Friday, November 24, 2017

A Better Man: The TV Documentary At Its Finest

It's entirely appropriate that at one screening of the new documentary A Better Man there were therapists stationed in the lobby available for counseling.
The vivid film directed by Attiya Khan and Lawrence Jackman depicts a violent relationship between two teenagers --Attiya and Steve (last name withheld) that led to years of brutality.
The TV premiere is on TVOntario Saturday November 25 at 9 p.m.
Arriya sent me a message about the making of her film. An advocate and counselor for women she writes "I had been continuing running into my abusive ex-partner Steve for years. Over these years I had begun to feel more safe during our encounters, and during one of our run-ins he began to apologize profusely--although he never said what he was sorry for. But I knew instinctively that there might be more to his conversation."'
It was Attiya's idea to talk with her on camera and after some months of hesitation Steve agreed and the first of their conversations was recorded.
It was surprising to me that "Steve" agreed to participate in this double profile but he certainly has courage.
It cannot have been easy for either of them.
When they revisit the apartment building where they once lived Attiya suddenly has the urge to throw up, the emotions of the moment are simply too much for her. She is certainly surprised Steve has come to reminisce about a romantic relationship that began and faltered when both were high school teens.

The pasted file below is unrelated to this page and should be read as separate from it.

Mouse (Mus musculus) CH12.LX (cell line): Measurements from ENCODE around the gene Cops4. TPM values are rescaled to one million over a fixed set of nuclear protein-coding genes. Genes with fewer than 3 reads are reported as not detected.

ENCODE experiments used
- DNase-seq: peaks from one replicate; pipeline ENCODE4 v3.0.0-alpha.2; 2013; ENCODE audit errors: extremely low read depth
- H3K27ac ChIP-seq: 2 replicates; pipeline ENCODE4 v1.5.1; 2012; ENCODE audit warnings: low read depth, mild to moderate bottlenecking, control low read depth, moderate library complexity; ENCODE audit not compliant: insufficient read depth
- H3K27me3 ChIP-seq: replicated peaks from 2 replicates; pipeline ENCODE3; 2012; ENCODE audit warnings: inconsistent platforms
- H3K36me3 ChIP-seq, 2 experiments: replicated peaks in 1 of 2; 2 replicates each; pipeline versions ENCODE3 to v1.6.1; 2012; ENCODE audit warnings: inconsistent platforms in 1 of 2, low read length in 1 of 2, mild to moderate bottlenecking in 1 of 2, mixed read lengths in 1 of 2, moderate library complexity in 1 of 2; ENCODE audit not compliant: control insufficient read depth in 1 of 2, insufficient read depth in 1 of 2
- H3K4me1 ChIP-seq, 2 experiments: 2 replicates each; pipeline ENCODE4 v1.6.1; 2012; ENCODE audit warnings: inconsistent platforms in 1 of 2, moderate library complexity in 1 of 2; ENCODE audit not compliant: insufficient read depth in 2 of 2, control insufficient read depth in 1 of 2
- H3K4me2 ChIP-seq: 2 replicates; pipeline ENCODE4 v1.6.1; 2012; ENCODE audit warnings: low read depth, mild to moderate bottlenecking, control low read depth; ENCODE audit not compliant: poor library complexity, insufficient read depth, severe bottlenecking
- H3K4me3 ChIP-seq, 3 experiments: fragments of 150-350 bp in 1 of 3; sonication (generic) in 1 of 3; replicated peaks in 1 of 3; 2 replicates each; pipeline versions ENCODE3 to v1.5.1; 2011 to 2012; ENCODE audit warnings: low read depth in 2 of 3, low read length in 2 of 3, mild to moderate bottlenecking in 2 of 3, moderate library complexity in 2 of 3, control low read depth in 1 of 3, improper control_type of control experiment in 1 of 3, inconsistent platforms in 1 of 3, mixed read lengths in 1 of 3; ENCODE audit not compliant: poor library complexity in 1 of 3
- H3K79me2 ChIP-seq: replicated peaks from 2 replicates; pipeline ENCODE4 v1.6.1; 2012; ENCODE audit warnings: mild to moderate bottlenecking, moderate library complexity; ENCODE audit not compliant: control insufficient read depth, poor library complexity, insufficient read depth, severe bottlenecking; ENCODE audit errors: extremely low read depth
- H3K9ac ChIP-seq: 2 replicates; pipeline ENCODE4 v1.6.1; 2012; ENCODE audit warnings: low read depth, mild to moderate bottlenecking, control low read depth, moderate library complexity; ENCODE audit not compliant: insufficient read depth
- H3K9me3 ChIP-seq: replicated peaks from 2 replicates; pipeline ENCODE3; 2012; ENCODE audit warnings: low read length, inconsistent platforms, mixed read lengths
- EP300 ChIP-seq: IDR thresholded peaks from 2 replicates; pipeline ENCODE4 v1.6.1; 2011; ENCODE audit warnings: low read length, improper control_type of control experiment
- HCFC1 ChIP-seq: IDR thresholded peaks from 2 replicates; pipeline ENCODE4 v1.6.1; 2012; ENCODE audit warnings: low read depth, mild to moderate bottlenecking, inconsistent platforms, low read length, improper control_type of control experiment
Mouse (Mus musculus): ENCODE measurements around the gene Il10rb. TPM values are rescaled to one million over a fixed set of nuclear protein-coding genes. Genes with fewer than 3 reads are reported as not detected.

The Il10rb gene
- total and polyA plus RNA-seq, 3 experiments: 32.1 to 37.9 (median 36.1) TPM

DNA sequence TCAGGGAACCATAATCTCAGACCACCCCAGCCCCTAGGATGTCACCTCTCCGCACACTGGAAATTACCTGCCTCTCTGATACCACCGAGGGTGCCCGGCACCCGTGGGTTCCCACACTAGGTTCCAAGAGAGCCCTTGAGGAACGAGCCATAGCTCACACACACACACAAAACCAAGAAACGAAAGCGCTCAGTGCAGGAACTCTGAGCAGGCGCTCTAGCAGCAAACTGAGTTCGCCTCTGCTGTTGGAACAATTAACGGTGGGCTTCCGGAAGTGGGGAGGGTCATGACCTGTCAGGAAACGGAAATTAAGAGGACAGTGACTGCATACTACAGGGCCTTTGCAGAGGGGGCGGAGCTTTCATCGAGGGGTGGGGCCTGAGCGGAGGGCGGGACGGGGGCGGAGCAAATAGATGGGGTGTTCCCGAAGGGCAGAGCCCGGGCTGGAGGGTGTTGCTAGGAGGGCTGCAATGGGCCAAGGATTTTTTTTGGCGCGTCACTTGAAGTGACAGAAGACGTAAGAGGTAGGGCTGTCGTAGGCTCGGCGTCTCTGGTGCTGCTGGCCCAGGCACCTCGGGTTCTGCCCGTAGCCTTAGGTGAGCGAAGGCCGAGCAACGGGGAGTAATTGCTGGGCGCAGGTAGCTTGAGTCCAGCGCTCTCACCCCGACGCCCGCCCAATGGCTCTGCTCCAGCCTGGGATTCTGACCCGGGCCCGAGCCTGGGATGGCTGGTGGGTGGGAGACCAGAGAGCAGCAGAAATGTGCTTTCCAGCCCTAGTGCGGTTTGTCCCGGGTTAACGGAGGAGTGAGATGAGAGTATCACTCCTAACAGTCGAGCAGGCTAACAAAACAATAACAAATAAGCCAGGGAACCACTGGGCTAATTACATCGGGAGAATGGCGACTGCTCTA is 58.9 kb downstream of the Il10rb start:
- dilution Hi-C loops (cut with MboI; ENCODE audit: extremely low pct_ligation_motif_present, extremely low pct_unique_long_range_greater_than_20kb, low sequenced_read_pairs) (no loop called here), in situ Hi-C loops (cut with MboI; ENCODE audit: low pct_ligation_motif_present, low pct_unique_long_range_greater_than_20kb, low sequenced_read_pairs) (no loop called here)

At another point she tells the accompanying therapist who is sometimes included that the strangling from Steve almost caused her to lose consciousness.
Steve who is mostly silent and contemplative cannot sometimes remember whole incidents as if he has desperately tried to expung them from his memory bank.
Only slowly do ugly incidents seem to bring back his memory --at other times details remain very fuzzy.
The scenes of the former couple revisiting the scxhool halls and spotting their old lawyers show that teachers knew something was wrong --one told Attiya she always spotted bruises on her arms .
Steve is silent much of the time, overwhelmed by the mass of details, but he is never quite sure why his violence erupted against the girlfriend he clearly loved.
In her e-mail Attiya tells me people who have seen it reflect on instances of violence in their communities.
We see Attiya in her new relationship that includes a loving husband and delightful toddler.
But some of Steve's short bursts of sentences clearly surprise her with the revelations.
I think the film was made in Montreal but that's never made clear.
We see other friends from that time drift in and out --some were aware of the situation while others clearly are caught off guard.
Viewers expecting cathartic moments and a clear resolution mayl be disappointed. This is life not melodrama.
As Attiya writes :"It had been 20 years and while I felt much stronger and I had a wonderful family and a job I enjoyed and incredibly supportive friendships, I was not healing.
"Sharing my memories with Steve and watching him acknowledge the truth about his violence, I felt myself healing in real time."
I admired the film for that very aspect --this is  how real life functions.
It seems to me Attiya and Steve are still scarred but for different reasons.
The fact Styeve was willing to re-connecr makes the film worthwhile viewing.
In a TV movie there might be a resolution but that would be melodramatic.
A better Man shows us Attiya and Steve are still trying to explain and understand that great void 20 years later.
MY RATING: ***1/2

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